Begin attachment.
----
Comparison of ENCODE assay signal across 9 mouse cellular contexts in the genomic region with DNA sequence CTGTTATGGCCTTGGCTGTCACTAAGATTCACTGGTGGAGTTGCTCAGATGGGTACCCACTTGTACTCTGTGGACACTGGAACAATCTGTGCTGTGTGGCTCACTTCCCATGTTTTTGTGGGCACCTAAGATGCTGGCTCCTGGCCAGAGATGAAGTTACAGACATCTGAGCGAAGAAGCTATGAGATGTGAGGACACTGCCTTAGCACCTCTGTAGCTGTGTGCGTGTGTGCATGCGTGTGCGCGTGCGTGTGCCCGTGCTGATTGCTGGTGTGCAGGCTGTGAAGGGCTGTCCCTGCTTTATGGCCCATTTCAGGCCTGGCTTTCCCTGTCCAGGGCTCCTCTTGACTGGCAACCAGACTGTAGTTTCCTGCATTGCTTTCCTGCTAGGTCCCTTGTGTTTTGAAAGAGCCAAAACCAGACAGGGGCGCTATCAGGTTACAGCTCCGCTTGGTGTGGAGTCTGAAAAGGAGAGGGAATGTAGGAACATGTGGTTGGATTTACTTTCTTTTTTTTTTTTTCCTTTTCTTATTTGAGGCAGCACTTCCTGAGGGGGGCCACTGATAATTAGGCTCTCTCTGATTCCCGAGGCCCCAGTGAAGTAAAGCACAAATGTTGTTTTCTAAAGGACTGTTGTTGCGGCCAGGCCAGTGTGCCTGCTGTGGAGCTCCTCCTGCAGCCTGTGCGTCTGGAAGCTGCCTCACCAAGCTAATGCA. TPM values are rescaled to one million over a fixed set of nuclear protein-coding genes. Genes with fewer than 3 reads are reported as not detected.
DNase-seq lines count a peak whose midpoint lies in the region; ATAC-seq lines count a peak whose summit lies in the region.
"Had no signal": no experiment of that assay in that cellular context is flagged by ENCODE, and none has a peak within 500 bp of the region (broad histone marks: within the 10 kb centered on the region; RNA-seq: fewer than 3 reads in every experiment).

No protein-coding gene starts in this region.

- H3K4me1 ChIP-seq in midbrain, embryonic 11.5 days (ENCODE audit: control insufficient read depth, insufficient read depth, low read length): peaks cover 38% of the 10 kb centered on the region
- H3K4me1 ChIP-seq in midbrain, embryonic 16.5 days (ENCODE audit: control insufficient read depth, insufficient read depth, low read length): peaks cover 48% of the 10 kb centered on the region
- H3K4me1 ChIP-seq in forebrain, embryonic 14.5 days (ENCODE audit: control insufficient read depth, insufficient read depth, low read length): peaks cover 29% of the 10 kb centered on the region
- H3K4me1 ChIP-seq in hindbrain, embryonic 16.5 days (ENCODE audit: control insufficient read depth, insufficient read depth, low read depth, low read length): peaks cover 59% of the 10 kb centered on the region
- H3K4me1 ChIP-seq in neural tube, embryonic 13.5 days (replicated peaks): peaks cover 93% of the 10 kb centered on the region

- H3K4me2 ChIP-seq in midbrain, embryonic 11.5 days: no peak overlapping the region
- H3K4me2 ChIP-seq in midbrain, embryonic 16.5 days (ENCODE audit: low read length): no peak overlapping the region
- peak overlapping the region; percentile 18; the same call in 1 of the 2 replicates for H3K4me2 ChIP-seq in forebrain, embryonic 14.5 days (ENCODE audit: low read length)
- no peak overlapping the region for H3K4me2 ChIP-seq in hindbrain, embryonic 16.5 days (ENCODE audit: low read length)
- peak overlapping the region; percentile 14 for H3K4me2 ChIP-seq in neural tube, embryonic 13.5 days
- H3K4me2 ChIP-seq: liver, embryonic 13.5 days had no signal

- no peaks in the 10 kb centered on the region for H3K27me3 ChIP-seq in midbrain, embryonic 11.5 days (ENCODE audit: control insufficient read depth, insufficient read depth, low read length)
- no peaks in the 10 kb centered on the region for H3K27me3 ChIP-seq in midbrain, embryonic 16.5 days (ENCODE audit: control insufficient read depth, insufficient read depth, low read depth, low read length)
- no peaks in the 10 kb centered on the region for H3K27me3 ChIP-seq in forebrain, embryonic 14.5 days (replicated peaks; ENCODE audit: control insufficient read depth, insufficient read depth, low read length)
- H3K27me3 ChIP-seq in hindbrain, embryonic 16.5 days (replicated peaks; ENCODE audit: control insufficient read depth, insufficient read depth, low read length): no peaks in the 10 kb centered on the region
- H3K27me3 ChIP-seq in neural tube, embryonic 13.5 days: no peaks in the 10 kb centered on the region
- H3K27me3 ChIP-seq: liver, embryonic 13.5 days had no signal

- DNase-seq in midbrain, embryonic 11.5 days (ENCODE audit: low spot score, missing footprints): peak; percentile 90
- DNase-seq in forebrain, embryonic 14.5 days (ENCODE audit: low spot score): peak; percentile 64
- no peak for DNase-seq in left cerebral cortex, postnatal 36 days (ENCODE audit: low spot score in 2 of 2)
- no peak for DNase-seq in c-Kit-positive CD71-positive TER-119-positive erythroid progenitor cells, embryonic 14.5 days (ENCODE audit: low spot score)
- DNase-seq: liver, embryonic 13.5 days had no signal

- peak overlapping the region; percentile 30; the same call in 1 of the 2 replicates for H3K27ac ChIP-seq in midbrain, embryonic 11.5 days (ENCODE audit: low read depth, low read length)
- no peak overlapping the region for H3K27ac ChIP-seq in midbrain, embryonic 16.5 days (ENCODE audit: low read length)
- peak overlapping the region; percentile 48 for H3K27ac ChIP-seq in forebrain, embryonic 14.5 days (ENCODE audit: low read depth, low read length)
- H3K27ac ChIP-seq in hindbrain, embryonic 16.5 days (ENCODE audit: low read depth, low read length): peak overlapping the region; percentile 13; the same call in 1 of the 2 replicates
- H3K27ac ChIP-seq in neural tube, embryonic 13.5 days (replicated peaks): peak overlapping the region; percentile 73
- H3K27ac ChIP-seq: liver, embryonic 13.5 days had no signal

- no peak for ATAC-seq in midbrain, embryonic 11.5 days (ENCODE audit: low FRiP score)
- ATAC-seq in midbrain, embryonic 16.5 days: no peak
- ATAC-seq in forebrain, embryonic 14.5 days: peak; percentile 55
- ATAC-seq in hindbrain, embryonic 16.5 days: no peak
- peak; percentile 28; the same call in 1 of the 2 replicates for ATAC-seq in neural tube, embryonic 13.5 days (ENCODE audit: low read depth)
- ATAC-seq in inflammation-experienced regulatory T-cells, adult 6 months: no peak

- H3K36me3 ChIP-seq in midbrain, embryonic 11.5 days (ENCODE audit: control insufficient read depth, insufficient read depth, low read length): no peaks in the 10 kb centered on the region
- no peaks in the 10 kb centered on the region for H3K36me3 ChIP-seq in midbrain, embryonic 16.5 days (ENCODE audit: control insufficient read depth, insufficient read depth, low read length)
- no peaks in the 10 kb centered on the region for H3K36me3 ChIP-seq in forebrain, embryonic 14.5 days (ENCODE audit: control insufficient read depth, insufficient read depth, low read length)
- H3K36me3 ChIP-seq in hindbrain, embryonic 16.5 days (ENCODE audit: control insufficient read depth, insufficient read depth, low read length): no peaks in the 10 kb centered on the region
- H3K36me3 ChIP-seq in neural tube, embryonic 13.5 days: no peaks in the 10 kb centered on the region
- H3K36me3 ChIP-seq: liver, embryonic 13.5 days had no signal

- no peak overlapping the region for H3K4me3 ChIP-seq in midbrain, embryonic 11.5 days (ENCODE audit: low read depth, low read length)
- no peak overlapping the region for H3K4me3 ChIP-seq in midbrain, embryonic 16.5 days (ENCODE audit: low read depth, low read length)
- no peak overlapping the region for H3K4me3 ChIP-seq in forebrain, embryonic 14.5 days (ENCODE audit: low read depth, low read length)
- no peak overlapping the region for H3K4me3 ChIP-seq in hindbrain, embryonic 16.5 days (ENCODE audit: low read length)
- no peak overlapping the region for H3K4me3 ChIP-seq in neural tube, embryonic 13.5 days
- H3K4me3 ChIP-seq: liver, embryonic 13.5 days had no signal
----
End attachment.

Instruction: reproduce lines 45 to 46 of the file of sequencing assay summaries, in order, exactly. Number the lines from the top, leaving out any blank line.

- no peak overlapping the region for H3K4me3 ChIP-seq in midbrain, embryonic 11.5 days (ENCODE audit: low read depth, low read length)
- no peak overlapping the region for H3K4me3 ChIP-seq in midbrain, embryonic 16.5 days (ENCODE audit: low read depth, low read length)